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iVolume XII, Number 9.
Murfreesboro, N. C., May, 1936.
Louise Lassiter Is Presented In
Graduating Piano Recital Recently
yersatile Senior Shows
Honored By College
Music Of Classical Writ
ers Played With Great
Hi School Seniors
May Day Festival And
Picnic Dinner Are
Louise Lassiter, pupil of Miss
Inez Mattliews, was presented by
Chowan College in her graduating
piano recital, on Tuesday, May 12,
at 8:15 o’clock, in the college audi
torium. Immediately following the
recital a reception honoring Misa
Lassiter was given in the College
The recital program was com
posed of four groups. The first
group featured the works of Bee
thoven, who is known for his dig
nity, expression and the slow
movement of his music. This
selection of the classical school
, was the Sonata Op. 10, No. 1, with
three movements. The first move
ment is cold and very intellectual;
the second is slow, expressive and
the third movement is the epi
tome of a finale.
Group two was made up of
compositions by Chopin and Liszt,
■the former of the “flowering age
music” and the latter of the
classical school. Chopin is noted
for his \ralses, and the two selec
tions are of this type. The selec
tion from Liszt, “Gondoliera,” is
emotional. and purely descriptive.
-In the tiiird group were two
composers belonging to the mod
ern school, Jensen-Niemann and
Palmgren. “Murmuring Ze
phyrs” by Jensen, is a lyrical song,
while Palmgren’s “The Sea” pic
tures ithe yearning unrest of a sea
against its bonds.
The final division of the pro
gram was the Concerto, in D Ma
jor, by Mozart, accompanied in
the orchestral part by Miss Inez
Matthews. This selection was
heard purely for its display of
Miss Lassiter, who has great
ease of posture and grace of hand
movement, presented her recital
in a manner truly appreciated by
music lovers. Her performance was
made more injoyable by her vivid
interpretation of the emotions and
meaning of the compositions. Her
technique, as displayed especially
in the Concerto, is admirable.
Miss Lassiter, the daughter of
Mr. and Mrs. J. E. Lassiter, of
Woodland, is a member of the
Senior Class of Chowan College,
and has been a pupil of Miss Inez
Matthews for the past four years,
.she began her music career at the
age of six and won the merit me
dal for progress at the end of her
first year of music. She continued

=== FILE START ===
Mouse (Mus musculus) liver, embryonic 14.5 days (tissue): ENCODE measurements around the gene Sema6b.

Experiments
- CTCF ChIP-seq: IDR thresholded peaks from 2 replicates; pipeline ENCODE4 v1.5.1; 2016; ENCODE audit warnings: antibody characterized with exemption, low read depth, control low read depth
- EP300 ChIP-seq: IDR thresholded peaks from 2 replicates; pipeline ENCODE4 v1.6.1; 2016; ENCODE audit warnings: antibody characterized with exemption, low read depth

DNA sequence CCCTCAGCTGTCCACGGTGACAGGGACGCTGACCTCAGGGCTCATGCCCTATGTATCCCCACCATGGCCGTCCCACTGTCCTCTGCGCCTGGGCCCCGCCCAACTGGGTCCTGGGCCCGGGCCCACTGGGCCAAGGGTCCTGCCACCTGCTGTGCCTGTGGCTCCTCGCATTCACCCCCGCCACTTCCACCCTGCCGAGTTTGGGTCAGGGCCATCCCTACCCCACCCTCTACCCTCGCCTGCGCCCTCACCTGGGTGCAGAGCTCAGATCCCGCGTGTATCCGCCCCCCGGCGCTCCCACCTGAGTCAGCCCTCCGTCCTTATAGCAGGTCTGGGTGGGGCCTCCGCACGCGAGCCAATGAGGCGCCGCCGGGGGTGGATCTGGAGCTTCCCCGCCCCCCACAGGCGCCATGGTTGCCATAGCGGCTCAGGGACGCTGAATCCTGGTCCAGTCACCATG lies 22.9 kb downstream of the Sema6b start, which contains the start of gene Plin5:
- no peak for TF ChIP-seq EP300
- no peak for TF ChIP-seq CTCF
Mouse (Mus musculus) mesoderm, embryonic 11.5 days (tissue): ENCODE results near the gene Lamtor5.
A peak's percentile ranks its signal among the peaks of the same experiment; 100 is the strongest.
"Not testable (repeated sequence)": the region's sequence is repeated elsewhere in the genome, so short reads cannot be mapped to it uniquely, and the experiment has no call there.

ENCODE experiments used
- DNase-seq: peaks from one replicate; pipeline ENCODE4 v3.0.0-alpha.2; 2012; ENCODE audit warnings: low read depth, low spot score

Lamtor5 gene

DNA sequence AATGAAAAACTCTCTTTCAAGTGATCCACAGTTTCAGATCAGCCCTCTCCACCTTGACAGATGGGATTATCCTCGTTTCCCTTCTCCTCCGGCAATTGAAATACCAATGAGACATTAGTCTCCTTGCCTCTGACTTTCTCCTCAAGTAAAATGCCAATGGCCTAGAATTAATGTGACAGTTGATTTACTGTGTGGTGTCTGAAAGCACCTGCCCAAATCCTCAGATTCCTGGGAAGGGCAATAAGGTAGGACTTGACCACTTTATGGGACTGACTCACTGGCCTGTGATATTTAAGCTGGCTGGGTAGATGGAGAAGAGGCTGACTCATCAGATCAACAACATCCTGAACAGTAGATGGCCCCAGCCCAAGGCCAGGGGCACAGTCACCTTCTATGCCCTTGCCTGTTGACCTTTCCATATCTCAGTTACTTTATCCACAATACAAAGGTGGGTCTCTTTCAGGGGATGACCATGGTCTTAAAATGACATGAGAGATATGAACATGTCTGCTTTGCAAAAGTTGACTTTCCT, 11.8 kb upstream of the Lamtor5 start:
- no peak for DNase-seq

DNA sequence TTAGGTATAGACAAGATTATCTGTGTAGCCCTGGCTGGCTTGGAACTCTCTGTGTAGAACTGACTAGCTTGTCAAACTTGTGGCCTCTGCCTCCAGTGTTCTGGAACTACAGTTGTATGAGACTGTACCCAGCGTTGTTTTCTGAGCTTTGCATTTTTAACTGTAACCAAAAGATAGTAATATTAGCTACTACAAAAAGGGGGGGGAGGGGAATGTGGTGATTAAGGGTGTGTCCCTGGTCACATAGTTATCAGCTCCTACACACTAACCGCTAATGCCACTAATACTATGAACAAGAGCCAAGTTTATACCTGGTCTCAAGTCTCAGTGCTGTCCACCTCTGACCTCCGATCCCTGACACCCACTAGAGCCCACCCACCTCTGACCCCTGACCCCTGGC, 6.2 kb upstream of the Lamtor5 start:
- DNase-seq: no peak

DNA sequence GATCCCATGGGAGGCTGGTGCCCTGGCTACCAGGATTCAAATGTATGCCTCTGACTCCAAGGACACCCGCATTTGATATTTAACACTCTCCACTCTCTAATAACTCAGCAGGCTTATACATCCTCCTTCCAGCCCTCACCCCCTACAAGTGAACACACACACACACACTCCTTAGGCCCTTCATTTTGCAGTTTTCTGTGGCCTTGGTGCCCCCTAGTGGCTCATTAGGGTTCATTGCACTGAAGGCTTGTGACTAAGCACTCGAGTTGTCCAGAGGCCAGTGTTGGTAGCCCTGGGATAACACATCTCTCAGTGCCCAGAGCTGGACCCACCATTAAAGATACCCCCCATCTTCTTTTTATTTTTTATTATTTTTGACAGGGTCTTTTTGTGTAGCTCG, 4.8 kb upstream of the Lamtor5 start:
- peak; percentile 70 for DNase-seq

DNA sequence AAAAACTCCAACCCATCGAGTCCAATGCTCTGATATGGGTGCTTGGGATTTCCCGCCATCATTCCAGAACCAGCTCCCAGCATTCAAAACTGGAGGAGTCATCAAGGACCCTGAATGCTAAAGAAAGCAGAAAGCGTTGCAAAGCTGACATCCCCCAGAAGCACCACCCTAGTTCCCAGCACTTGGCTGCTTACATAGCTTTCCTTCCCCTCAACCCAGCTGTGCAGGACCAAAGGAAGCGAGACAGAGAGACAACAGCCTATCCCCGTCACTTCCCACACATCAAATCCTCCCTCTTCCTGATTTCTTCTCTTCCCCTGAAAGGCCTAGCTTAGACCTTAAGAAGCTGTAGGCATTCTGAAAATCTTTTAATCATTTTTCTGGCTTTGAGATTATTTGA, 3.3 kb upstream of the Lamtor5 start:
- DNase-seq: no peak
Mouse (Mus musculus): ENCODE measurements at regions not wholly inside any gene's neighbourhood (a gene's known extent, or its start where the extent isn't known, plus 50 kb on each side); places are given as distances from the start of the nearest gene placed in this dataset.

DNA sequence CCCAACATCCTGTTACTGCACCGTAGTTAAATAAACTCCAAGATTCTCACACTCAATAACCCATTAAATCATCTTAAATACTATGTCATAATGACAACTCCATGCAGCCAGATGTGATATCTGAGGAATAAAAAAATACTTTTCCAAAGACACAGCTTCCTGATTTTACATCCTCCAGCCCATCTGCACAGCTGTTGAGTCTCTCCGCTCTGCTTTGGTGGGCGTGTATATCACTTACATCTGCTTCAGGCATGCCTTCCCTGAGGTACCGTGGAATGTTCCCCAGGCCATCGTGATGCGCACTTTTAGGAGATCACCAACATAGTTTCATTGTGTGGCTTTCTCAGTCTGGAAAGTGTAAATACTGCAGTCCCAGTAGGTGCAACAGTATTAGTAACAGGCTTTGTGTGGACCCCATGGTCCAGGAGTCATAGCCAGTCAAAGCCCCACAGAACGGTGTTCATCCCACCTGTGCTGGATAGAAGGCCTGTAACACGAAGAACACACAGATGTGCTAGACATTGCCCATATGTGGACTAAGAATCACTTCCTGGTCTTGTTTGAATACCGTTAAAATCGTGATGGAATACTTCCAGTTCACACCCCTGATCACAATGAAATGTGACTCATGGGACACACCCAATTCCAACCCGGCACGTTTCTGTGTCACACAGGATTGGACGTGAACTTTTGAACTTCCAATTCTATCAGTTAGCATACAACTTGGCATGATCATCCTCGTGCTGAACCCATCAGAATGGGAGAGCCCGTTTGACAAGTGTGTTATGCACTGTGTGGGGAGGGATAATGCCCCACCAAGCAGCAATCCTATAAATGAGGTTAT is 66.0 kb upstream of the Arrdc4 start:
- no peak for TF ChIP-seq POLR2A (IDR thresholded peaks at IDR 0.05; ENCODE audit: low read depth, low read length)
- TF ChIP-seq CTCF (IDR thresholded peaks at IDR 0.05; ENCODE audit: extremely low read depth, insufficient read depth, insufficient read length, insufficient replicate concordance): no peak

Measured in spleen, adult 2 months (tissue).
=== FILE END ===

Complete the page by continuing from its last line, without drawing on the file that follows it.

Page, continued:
her work in music all through the
grades and through high school,
appearing in several recitals and
playing for many special occa
sions. In 1930, Miss LassitS' was
a contestant in the state-wide con
test of music appreciation held in
Raleigh, and won second place.
At the end of her first year of
music in college, she received the
'Jeanette Sneed Daniel medal,
which is given annually to the
pupil who makes the greatest
progress in music.
Miss Lassiter has been a voice
pupil of Miss Forrest DeLano for
three years, since she has been
in college. She received her Pub
lic School Music diploma in 1935.
(Continued on page 4)
Chowan observed High School
Senior day on Friday, May 8, when
she was hostess to approximately
90 high school seniors of North
ampton County. The main fea
tures of the day’s program includ
ed a picnic dinner on the grounds
at 1:00 o’clock and the May Day
festival in the College Amphithe
ater at 4:30 o’clock.
As each group of students ar
rived, they were greeted by Mar
tha Seymour, student government
president. After they registered,
the visitors were shown the build
ings and grounds by members of
the entertainment committee.
At one o’clock everyone gather
ed around five long tables that
were constructed on the campus
by the F. E. R. A., boys for the
occasion. Dr. McCulloch intro
duced Walter Dudley, a member
of the junior class, who welcomed
all the visitors. This welcome
was responded to by Brantley De-
Loatch of the Conway High
School. Dr. G. W. Paschal, of
Wake Forest pronounced the invo
cation. After this a brunswick
stew dinner was served all those
At 2:30 o’clock everyone was in
vited to the ball diamond to wit
ness a baseball game between the
Harrellsville and Murfreesboro
high school boys. The Harrells
ville team won by a score of 11
At .4:30 o’clock, the program
for the day was completed when
the annual May Day festival was
held in the College Ampliitheatre.
This program was directed by
Miss Louise K. Haggles, instructor
of physical education. At this
time Miss Emily Lawrence, of
Murfre'esboro, was crowned May
Queen, and a pageant, “The Sleep